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We need to talk about the gender pain gap

We need to talk about the gender pain gap

Over the last few years, ‘The Gender Pay Gap’ has become part of our modern-day vernacular - and a tangible example of how our patriarchal systems are literally shortchanging women in the workplace. Only this week, the gap in the medical profession came under the spotlight, with the government revealing plans to address the pay disparity between men and women in the sector. However, there is another, less talked about, the gender gap in the world of medicine – and that’s the gender pain gap. 

The gender pain gap refers to the myriad of ways in which women – particularly black women and women of color – are being let down by their healthcare providers due to gender discrimination. It’s the reason women are 25% less likely than men to receive pain relief. It’s the reason we are 50% more likely to be misdiagnosed when having a heart attack. It’s also part of the reason that black women are 5 times more likely to die in childbirth. When the issues of gender and race intersect, leaving many women in these communities unbelieved and untreated.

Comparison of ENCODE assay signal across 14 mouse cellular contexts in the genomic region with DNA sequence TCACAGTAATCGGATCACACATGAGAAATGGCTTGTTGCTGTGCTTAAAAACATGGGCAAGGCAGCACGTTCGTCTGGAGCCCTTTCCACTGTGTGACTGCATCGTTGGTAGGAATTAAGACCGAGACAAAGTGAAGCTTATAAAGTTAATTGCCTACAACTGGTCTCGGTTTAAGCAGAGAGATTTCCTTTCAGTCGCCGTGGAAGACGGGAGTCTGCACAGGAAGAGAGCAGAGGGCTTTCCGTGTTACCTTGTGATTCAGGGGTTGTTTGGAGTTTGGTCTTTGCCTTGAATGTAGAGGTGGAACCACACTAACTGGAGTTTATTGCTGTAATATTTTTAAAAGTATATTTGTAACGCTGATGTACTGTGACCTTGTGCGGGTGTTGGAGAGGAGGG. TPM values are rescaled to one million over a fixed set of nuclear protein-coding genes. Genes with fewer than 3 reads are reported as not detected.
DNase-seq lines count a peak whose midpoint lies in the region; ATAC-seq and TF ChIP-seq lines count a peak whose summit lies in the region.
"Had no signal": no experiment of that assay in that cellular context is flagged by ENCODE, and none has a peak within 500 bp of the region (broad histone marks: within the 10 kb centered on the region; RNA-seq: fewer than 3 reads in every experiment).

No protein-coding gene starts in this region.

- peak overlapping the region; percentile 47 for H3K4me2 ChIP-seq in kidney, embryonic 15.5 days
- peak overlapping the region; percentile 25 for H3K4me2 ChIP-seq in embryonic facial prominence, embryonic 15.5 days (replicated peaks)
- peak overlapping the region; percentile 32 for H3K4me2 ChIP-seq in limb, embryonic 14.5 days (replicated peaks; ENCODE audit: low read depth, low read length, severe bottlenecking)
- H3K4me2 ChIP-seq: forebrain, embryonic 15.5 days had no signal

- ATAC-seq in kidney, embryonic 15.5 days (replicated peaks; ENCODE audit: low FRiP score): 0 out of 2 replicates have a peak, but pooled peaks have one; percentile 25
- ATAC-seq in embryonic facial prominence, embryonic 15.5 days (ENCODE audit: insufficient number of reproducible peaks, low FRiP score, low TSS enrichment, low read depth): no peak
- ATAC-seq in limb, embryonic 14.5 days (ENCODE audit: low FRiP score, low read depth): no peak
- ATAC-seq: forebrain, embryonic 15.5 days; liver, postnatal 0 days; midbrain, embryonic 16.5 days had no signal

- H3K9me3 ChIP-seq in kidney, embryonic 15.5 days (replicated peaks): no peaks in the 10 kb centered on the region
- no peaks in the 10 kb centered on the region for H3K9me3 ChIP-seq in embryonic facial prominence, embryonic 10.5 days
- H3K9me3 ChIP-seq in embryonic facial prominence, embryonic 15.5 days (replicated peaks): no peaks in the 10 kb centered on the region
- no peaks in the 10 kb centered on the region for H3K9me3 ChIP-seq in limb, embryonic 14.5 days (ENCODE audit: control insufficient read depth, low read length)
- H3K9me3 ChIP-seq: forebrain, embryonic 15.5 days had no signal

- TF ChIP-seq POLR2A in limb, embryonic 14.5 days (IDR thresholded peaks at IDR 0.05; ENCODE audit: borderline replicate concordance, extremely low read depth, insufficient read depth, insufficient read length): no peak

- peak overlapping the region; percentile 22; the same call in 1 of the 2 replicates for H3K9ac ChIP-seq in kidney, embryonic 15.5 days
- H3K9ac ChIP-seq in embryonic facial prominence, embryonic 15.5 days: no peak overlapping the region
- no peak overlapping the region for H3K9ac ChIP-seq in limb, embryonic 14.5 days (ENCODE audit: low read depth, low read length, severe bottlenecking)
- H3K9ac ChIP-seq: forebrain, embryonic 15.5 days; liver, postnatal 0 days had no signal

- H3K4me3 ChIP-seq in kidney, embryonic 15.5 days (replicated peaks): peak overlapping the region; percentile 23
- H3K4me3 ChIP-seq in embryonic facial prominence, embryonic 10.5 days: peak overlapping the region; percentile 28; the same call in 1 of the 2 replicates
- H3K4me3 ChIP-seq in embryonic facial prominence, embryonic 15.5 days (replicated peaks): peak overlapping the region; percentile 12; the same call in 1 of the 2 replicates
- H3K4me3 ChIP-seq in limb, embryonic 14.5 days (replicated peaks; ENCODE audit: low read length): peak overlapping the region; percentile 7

To put it bluntly, the gender pain gap is not just a feminist issue, it’s an issue of life and death – and something that needs to be talked about more. But, the conversation is slowly changing and gathering momentum, thanks to researchers, doctors, and campaigners who refuse to let this inequality of care impact more women in the future. 

Galvanizing the conversation 

Feminist health blog Hysterical Women and education, media, and research platform, The Femedic collaborated to host a webinar, all around the topic of closing the gender pain gap. Almost 200 people signed up for the event, showing just how pertinent this issue is right now. Panelists Dr. Omon Imohi, GP and founder of Black Women in Health, Dr. Hannah Short, a GP specializing in menopause and premenstrual disorders, and Dr. Katy Vincent, Honorary Consultant Gynaecologist at the University of Oxford, joined hosts Sarah Graham and Monica Karpinski to dissect exactly what is causing the gender pain gap – from male-centric research to systemic misogyny – and the actions needed to close it.